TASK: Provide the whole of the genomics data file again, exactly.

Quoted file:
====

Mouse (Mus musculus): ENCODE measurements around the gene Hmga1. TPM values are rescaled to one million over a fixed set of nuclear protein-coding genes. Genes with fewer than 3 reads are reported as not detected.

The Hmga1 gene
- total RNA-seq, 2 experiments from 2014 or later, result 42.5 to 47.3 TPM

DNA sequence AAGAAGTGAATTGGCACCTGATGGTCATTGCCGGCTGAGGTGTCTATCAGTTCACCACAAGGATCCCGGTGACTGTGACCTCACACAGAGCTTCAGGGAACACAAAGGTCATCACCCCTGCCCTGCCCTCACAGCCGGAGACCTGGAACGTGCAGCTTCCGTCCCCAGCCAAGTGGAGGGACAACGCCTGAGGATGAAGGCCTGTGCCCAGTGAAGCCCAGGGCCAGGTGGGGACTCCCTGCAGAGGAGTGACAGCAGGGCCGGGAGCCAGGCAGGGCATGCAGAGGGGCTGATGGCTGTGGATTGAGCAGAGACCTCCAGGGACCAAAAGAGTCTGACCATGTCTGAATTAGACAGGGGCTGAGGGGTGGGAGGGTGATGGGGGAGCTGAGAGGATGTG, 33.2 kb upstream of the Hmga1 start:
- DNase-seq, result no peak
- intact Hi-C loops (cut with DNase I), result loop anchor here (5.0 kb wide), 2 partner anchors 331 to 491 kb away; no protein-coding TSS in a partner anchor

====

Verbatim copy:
Mouse (Mus musculus): ENCODE measurements around the gene Hmga1. TPM values are rescaled to one million over a fixed set of nuclear protein-coding genes. Genes with fewer than 3 reads are reported as not detected.

The Hmga1 gene
- total RNA-seq, 2 experiments from 2014 or later, result 42.5 to 47.3 TPM

DNA sequence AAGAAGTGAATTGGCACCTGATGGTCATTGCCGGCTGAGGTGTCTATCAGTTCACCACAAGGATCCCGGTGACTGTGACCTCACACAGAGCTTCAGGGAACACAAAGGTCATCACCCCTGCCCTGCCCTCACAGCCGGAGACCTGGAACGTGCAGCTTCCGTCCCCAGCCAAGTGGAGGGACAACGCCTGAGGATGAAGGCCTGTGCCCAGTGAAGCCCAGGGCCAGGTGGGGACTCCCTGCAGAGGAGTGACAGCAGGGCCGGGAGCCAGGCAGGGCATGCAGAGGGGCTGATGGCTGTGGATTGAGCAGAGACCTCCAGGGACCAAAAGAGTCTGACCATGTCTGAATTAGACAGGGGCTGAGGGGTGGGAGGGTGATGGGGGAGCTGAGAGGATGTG, 33.2 kb upstream of the Hmga1 start:
- DNase-seq, result no peak
- intact Hi-C loops (cut with DNase I), result loop anchor here (5.0 kb wide), 2 partner anchors 331 to 491 kb away; no protein-coding TSS in a partner anchor